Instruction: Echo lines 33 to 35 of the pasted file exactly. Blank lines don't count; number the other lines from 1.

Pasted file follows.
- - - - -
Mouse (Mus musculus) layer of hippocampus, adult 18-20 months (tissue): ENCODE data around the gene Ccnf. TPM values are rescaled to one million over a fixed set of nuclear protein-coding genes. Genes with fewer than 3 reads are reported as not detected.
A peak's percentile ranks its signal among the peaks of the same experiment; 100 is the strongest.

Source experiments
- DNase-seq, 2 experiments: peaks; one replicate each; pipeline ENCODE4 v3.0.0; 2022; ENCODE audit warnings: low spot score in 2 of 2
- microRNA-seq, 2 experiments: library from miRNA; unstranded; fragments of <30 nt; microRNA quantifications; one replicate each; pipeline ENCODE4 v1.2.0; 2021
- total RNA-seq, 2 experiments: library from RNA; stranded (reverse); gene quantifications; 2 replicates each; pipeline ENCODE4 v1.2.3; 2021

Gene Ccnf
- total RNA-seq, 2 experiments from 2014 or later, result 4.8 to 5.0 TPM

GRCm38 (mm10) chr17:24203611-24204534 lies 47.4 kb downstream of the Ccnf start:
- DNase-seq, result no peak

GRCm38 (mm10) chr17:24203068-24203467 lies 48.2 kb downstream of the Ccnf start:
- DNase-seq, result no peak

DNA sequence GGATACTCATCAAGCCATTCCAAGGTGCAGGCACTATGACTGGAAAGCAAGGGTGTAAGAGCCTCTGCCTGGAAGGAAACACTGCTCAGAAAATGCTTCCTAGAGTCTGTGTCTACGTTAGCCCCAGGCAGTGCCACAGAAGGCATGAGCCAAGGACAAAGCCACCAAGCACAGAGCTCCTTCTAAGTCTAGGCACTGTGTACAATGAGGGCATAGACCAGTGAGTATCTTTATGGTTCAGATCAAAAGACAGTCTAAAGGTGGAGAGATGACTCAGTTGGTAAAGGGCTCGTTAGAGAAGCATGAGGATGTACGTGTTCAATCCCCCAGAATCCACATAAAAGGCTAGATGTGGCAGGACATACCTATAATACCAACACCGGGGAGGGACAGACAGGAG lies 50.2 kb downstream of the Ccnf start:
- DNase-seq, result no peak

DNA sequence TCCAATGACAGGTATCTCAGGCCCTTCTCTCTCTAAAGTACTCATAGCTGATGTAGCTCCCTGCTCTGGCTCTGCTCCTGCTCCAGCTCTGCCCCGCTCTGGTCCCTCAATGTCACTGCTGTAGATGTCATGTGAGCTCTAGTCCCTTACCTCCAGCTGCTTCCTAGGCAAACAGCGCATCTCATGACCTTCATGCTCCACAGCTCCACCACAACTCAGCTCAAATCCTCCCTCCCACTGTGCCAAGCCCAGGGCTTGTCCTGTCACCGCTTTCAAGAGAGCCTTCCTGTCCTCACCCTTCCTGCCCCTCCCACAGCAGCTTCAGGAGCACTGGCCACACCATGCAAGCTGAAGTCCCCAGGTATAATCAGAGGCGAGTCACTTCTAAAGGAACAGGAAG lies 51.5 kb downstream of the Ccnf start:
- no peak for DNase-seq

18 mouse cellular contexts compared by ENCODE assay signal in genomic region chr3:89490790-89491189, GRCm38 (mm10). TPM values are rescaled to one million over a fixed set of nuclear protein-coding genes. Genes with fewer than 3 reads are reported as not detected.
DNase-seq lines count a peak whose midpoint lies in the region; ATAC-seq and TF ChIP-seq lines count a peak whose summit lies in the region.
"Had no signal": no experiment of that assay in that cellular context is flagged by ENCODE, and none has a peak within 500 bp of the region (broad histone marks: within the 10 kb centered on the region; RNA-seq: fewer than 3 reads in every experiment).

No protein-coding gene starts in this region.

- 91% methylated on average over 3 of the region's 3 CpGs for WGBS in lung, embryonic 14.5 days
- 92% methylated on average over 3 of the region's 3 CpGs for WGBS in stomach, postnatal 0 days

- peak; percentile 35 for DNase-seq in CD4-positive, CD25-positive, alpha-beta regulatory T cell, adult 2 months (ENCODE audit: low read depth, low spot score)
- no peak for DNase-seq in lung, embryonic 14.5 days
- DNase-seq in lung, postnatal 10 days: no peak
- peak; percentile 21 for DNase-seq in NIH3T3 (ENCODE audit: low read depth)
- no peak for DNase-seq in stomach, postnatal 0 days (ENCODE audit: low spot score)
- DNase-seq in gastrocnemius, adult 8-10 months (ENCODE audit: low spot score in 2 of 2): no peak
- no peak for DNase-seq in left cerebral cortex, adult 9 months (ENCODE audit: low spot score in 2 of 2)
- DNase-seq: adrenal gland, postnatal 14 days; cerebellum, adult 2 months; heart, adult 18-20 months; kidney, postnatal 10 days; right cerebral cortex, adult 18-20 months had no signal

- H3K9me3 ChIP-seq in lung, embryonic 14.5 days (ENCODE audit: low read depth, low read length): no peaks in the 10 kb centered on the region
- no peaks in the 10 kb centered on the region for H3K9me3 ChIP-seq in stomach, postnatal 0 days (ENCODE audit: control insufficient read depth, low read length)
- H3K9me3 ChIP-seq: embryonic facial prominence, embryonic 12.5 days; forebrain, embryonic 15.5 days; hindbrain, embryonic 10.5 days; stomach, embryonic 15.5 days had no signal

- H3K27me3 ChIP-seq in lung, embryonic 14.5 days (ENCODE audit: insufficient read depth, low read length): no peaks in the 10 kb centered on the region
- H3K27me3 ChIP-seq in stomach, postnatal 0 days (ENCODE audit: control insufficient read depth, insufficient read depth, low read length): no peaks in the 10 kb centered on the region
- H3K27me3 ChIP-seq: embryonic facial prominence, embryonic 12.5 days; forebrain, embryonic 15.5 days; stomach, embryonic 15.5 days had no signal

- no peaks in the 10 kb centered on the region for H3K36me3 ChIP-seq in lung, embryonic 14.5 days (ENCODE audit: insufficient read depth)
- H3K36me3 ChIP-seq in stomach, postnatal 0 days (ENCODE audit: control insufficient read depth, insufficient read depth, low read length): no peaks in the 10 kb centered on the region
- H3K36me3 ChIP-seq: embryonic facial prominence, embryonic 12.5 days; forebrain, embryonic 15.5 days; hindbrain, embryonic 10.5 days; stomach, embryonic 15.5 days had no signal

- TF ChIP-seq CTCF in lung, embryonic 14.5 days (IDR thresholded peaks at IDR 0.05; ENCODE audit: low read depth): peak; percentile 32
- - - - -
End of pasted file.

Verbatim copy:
- H3K9me3 ChIP-seq: embryonic facial prominence, embryonic 12.5 days; forebrain, embryonic 15.5 days; hindbrain, embryonic 10.5 days; stomach, embryonic 15.5 days had no signal

- H3K27me3 ChIP-seq in lung, embryonic 14.5 days (ENCODE audit: insufficient read depth, low read length): no peaks in the 10 kb centered on the region
- H3K27me3 ChIP-seq in stomach, postnatal 0 days (ENCODE audit: control insufficient read depth, insufficient read depth, low read length): no peaks in the 10 kb centered on the region